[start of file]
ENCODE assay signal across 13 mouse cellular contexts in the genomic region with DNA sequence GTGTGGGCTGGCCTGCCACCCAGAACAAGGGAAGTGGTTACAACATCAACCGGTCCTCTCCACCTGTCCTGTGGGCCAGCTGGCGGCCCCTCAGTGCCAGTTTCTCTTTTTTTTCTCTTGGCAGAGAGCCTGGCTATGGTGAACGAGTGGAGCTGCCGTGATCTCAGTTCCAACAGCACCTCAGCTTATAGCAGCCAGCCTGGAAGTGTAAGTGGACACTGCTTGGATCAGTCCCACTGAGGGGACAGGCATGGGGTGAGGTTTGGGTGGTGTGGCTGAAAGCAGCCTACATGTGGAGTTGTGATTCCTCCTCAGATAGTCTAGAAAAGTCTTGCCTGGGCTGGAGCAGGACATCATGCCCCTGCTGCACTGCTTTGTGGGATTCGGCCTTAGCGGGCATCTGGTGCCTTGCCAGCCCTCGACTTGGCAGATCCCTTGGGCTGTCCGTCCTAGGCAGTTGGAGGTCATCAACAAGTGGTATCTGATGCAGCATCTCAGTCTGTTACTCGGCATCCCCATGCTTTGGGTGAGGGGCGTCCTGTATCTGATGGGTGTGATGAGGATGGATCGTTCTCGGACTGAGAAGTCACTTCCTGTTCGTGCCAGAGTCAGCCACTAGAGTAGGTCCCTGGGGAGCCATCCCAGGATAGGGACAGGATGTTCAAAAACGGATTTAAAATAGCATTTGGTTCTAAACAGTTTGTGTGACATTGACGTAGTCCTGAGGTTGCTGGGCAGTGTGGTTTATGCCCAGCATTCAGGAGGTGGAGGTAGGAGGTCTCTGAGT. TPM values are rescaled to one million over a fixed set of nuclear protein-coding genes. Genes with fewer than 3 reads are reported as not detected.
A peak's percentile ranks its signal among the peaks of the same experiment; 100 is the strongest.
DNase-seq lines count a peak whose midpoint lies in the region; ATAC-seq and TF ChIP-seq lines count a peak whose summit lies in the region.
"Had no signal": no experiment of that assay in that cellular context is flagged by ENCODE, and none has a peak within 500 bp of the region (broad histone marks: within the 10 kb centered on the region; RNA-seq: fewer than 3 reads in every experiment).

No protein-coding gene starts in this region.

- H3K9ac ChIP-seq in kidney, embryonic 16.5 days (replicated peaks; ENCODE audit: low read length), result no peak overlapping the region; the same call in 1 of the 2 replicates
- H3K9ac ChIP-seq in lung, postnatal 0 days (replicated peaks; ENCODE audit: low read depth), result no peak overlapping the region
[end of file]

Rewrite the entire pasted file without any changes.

ENCODE assay signal across 13 mouse cellular contexts in the genomic region with DNA sequence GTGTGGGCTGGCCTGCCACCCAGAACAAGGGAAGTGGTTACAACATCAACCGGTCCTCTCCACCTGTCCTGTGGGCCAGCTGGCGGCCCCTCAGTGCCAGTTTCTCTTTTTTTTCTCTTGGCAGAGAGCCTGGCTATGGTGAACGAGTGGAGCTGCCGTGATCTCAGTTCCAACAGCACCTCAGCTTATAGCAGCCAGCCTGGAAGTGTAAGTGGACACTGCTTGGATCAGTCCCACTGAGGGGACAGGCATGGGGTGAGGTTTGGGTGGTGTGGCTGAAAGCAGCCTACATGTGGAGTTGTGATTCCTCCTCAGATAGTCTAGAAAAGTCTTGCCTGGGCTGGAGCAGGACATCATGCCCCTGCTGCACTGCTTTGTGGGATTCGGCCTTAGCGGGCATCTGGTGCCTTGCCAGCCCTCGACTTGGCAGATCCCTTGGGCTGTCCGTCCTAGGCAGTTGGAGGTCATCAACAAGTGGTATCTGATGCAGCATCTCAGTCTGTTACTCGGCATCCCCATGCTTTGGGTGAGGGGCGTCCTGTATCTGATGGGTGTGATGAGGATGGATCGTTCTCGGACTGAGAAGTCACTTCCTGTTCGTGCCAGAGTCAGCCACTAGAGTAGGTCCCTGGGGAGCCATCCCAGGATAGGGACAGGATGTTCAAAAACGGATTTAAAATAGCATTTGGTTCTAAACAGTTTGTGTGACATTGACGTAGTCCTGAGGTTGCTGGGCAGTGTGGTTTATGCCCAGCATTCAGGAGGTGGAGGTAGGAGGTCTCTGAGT. TPM values are rescaled to one million over a fixed set of nuclear protein-coding genes. Genes with fewer than 3 reads are reported as not detected.
A peak's percentile ranks its signal among the peaks of the same experiment; 100 is the strongest.
DNase-seq lines count a peak whose midpoint lies in the region; ATAC-seq and TF ChIP-seq lines count a peak whose summit lies in the region.
"Had no signal": no experiment of that assay in that cellular context is flagged by ENCODE, and none has a peak within 500 bp of the region (broad histone marks: within the 10 kb centered on the region; RNA-seq: fewer than 3 reads in every experiment).

No protein-coding gene starts in this region.

- H3K9ac ChIP-seq in kidney, embryonic 16.5 days (replicated peaks; ENCODE audit: low read length), result no peak overlapping the region; the same call in 1 of the 2 replicates
- H3K9ac ChIP-seq in lung, postnatal 0 days (replicated peaks; ENCODE audit: low read depth), result no peak overlapping the region